Perhaps more than any other French director, Jean-Jacques Annaud has always felt at home making films in Hollywood, with the American capital of cinema’s flair for the epic and the spectacular.

Now, the 78-year-old Oscar-winning actor behind ‘The Name of the Rose’, ‘Seven Years in Tibet’ and ‘Enemy at the Gates’ returns to Tinseltown with his latest film, ‘Notre-Dame On Fire’ (‘Our- Dame Brule”) – a thriller about the real fire of the beloved cathedral in Paris.

Annaud spoke to AFP by phone from the French capital as organizers of next month’s American French Film Festival (TAFFF) announced on Tuesday that his film would be their gala premiere in Los Angeles.

“I am now close to Notre Dame and far from Los Angeles. But part of my heart remains in Los Angeles,” Annaud said.

The story of the hell that engulfed the 12th-century Gothic monument in Paris in 2019 was “a great drama that only a crazy Hollywood screenwriter could imagine”, he said.

“Notre-Dame on Fire” dramatizes the story of firefighters who risked their lives to put out the flames before the entire cathedral was destroyed – and the mistakes and misfortunes that delayed the initial response.

The film merges real archival footage of the fire with scenes shot by Annaud recreating the disaster.

It follows a security guard who accidentally checked for flames in the cathedral attic when the first alarm sounded, the fire trucks stuck in Parisian traffic, and the supervisor who couldn’t get his bike to work in self-service “Velib” as he rushed to the stage.

“I felt like writing the script that I had a goldmine…it was so weird, so amazing,” Annaud said.

Released in Europe earlier this year, the film shows how millions around the world watched in horror as the cathedral’s famous spire collapsed and much of its ancient roof was destroyed.

Notre Dame Cathedral typically received nearly 12 million global visitors a year, and Americans have been prolific contributors to an international fundraising campaign to rebuild the monument.

“Around the world, this cathedral was much more than a symbol of Paris, or of France, or even of Catholicism or Christianity,” Annaud said.

“It was way above. It was sort of a kind of fear, a metaphor for the collapse of Western culture…it was a symbol of permanence.

– ‘Spectacular’ –

The appearance at next month’s festival continues Annaud’s love affair with Hollywood, which he says often strays from French cinematic traditions in terms of scale and budget.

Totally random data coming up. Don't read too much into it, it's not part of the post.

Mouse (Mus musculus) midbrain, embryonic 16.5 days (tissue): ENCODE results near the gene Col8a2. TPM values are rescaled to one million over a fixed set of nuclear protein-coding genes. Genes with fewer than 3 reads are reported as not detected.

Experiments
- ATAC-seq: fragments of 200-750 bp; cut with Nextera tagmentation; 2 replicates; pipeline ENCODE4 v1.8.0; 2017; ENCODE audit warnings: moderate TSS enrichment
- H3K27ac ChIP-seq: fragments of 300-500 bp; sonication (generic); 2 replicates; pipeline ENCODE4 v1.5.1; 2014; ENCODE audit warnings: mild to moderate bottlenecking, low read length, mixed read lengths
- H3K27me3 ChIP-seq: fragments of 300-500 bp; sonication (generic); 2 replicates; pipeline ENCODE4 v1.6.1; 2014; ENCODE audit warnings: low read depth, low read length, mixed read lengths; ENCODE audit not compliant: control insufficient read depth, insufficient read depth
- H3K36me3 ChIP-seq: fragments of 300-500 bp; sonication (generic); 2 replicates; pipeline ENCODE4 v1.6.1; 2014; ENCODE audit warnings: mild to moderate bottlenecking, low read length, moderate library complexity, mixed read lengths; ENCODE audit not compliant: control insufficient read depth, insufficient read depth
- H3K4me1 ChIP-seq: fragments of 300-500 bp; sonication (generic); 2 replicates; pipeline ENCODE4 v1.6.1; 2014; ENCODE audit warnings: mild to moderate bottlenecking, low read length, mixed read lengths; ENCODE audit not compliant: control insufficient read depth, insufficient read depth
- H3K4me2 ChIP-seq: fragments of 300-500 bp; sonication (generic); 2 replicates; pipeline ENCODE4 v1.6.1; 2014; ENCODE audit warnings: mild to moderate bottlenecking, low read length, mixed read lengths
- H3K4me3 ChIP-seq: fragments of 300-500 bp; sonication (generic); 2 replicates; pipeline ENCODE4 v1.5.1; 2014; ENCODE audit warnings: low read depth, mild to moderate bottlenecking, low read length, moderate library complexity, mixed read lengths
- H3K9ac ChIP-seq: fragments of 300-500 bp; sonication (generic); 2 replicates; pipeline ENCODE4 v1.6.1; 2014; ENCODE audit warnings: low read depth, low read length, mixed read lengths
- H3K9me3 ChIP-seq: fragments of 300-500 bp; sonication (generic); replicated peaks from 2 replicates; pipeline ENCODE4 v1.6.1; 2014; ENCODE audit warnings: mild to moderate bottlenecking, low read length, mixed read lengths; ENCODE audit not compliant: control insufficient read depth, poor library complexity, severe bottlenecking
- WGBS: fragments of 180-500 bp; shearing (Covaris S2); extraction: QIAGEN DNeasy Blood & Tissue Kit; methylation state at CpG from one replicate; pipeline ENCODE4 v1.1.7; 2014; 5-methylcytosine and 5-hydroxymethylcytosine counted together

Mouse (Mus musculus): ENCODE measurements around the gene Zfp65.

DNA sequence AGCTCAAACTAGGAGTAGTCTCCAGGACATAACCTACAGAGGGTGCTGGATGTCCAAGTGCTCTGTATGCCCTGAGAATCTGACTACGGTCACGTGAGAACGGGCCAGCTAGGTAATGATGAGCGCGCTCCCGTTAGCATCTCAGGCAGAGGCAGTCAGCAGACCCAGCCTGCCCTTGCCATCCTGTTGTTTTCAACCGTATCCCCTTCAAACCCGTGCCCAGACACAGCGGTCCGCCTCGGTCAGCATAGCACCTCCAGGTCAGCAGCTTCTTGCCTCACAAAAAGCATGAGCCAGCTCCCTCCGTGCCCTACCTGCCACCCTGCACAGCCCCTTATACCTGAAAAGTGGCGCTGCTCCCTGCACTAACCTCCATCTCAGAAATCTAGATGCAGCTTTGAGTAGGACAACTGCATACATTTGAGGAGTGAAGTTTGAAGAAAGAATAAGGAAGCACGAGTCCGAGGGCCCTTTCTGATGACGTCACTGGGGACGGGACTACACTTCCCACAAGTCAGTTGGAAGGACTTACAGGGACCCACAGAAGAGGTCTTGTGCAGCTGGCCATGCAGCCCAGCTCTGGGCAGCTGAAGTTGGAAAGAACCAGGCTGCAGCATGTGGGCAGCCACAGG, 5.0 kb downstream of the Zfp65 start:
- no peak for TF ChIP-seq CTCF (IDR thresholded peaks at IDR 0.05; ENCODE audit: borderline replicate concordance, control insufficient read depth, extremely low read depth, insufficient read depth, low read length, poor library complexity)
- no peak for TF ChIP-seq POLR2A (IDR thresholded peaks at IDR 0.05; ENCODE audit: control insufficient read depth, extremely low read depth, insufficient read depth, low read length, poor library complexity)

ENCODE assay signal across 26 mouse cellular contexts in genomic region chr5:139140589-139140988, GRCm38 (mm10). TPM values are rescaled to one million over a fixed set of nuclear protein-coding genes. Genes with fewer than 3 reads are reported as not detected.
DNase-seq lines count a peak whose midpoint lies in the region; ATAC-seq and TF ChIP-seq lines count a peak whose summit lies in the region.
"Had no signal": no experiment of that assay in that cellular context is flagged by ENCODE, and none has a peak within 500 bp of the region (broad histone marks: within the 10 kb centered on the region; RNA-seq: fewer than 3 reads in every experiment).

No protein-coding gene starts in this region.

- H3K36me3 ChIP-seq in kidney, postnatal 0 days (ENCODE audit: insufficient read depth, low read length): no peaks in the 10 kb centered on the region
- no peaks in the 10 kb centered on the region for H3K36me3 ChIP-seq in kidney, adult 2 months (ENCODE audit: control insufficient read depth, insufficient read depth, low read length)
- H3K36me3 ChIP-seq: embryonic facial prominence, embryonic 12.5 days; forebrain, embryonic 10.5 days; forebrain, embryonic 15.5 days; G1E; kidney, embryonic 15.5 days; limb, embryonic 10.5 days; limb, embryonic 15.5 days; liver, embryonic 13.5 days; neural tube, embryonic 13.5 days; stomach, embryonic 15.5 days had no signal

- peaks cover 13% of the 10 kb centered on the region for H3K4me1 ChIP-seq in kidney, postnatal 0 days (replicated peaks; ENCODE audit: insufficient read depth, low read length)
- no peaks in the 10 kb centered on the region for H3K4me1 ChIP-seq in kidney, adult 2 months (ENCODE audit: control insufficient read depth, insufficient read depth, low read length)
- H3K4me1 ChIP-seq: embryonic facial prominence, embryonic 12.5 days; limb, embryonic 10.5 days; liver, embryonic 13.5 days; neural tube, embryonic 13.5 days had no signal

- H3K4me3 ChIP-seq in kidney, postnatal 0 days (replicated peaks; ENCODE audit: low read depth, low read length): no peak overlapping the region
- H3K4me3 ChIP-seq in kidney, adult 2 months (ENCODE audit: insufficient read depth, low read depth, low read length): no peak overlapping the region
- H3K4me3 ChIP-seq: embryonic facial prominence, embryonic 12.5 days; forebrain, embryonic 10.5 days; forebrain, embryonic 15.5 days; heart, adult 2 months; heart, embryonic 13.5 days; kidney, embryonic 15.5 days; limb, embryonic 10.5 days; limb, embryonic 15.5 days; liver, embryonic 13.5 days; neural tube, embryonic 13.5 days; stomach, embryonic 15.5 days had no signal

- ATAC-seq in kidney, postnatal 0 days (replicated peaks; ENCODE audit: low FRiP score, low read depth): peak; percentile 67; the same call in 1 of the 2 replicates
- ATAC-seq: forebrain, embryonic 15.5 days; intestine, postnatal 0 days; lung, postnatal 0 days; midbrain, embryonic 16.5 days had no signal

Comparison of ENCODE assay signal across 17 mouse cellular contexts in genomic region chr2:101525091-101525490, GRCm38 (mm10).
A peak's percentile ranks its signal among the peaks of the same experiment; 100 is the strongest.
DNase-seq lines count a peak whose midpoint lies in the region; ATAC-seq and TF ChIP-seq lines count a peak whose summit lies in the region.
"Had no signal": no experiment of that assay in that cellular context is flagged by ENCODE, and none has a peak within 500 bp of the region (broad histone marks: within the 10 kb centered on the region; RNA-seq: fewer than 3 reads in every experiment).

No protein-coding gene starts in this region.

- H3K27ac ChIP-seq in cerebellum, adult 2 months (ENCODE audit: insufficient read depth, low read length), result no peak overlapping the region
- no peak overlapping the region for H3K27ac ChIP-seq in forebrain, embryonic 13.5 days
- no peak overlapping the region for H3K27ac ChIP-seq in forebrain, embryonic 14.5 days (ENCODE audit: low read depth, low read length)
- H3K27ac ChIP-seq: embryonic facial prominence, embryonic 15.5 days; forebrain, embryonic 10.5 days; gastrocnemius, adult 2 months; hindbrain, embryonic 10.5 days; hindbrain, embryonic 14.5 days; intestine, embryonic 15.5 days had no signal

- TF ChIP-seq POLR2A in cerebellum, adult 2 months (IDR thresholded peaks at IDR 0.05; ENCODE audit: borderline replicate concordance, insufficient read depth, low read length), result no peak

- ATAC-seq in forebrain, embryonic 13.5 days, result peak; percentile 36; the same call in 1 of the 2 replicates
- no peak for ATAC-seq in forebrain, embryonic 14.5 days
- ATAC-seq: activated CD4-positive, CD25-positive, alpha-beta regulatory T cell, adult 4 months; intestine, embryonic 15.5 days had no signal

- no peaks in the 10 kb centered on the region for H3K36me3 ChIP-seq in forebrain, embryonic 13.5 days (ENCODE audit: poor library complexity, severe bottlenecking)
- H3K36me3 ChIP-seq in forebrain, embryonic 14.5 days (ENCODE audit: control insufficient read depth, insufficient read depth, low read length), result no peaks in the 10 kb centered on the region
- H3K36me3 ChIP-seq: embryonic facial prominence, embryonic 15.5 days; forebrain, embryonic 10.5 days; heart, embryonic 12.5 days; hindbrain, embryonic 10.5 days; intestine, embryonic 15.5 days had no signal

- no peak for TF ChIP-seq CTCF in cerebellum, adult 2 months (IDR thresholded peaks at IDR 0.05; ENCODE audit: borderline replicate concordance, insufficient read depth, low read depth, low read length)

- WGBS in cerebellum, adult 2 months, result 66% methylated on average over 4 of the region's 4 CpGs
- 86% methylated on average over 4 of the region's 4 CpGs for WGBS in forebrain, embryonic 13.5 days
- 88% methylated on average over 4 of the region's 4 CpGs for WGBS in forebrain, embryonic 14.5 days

“In America, I realized that investing is about trying to do the best thing possible and the most spectacular, the most attractive, the most appealing,” he said.

Unlike the French New Wave movement, which emerged in the 1950s from theater and novels and emphasized dialogue, American cinema focuses more on movement and the visual, Annaud said.

“The art of cinema is to tell exciting stories visually. Otherwise it’s a TV radio show, it’s another game, it’s something else,” he said.

“If we have the privilege of being seen on the big screen, it’s to fill this big screen and not just have people talking like in TV shows,” he added.

“I wouldn’t have made the movies I did without the full support and friendship of the major American studios and production companies.”

– ‘Final cut’ –

Other films on view this year at TAFFF, which runs from October 10-16, will include “Final Cut” (“Cut!”) by Michel Hazanavicius, the Oscar-winning director of “The Artist”.

Also on view will be two films recently named to a shortlist of French films to be submitted to next year’s Oscars – ‘The Worst Ones’ (‘Les Pires’) and ‘Full Time’ (‘A Plein Temps’). .

Amazon Prime’s “Hawa” by Maimouna Doucoure, whose previous film “Cuties” was released by Netflix and sparked international controversy over allegations of hypers*xualizing young girls, will also be shown.

The festival closes with “La Nuit du 12” by Dominik Moll and a theatrical screening of HBO’s Franco-American mini-series “Irma Vep”, created by Olivier Assayas and based on his 1996 film of the same name. .

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